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Zino Francescatti

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  1. 1.
    Violin Concerto No.1 in A minor, BWV 1041 : 1. (Allegro moderato) - Johann Sebastian Bach , Rudolf Baumgartner , Lucerne Festival Strings
    4:270:30
  2. 2.
    Violin Concerto in D Minor, Op. 47: I. Allegro moderato - Remastered - Jean Sibelius , Leonard Bernstein , New York Philharmonic
    14:070:30
  3. 3.
    Violin Concerto in D Minor, Op. 47: II. Adagio di molto - Remastered - Jean Sibelius , Leonard Bernstein , New York Philharmonic
    7:040:30
  4. 4.
    Violin Concerto in D Minor, Op. 47: III. Allegro, ma non tanto - Remastered - Jean Sibelius , Leonard Bernstein , New York Philharmonic
    7:050:30
  5. 5.
    Violin Concerto No.1 In A Minor, BWV 1041: 2. Andante - Johann Sebastian Bach , Lucerne Festival Strings , Rudolf Baumgartner
    8:120:30
Though indeed of Italian background, violinist Zino Francescatti was a Frenchman, born in Marseilles in 1902.
His real name was René-Charles Francescatti. Both his parents played the violin, and his father René had been a student of Paganini. The younger Francescatti performed the Paganini Violin Concerto No. 1 at his official Paris debut in 1925.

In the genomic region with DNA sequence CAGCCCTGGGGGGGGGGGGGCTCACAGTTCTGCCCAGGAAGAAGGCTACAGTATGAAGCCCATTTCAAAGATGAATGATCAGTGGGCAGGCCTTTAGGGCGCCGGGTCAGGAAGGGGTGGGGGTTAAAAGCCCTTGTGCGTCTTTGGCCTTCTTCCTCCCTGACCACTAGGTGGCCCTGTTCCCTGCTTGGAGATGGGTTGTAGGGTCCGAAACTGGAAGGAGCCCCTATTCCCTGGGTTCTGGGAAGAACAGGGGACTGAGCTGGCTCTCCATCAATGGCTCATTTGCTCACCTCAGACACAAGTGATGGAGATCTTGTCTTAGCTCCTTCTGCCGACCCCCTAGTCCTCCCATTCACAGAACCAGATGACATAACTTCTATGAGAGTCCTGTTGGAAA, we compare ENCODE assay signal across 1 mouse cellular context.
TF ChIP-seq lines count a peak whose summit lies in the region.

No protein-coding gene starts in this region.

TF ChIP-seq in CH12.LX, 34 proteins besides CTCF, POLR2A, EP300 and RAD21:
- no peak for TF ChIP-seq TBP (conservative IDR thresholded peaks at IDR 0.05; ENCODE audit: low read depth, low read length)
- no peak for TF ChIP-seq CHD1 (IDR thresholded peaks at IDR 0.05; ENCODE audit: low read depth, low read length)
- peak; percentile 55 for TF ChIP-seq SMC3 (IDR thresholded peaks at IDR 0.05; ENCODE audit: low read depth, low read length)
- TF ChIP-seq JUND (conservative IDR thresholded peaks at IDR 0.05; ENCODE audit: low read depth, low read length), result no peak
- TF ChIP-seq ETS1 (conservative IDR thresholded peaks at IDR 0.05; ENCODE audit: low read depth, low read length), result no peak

By that time Francescatti was already an experienced performer. He gave his first concert at age 5 and played the Beethoven violin concerto at 10. From his late teens he concertized regularly, and after arriving in Paris in 1924 he formed a duo with none less than Maurice Ravel and embarked on an international tour. In the 1920s and 1930s Francescatti toured the globe, although his U.S. debut didn't come until 1939, once again with the Paganini Concerto No. 1, in a New York Philharmonic concert.
Despite his fondness for Paganini, Francescatti was more identified with elegant, natural-seeming playing than with sheer virtuoso fireworks. Later in life he toured and recorded with the similarly fluid French pianist Robert Casadesus in duo repertory; they recorded a complete set of Beethoven's violin and piano sonatas, lyrical works ideally suited to their combined styles. Living in New York but often returning to France to perform and teach, Francescatti made durable recordings of several major repertory works, including the Beethoven concerto with conductor Bruno Walter and the Columbia Symphony Orchestra. Francescatti retired in 1976, moved back to France, and sold his prized Stradivarius instrument to Salvatore Accardo. In 1987 he used part of the proceeds to establish an educational foundation and a violin competition in the city of Aix-en-Provence.
Despite the deep-rooted European traditions exemplified in his playing, Francescatti's memory has not been particularly well served by reissue houses. An exception, however, is the Bridge release An Evening of Paganini (Great Performances from The Library of Congress, Vol. 17), which won a Best Recording of the Year award from Fanfare magazine. The disc presents a 1954 Paganini recital Francescatti gave with pianist Artur Balsam. The Zino Francescatti in Performance two-disc set released by the Music & Arts label offers Francescatti concerto performances from the 1940s and 1950s with various orchestras. Some of his original concerto recordings on the Columbia label have been reissued as part of the Sony Masterworks Heritage series.

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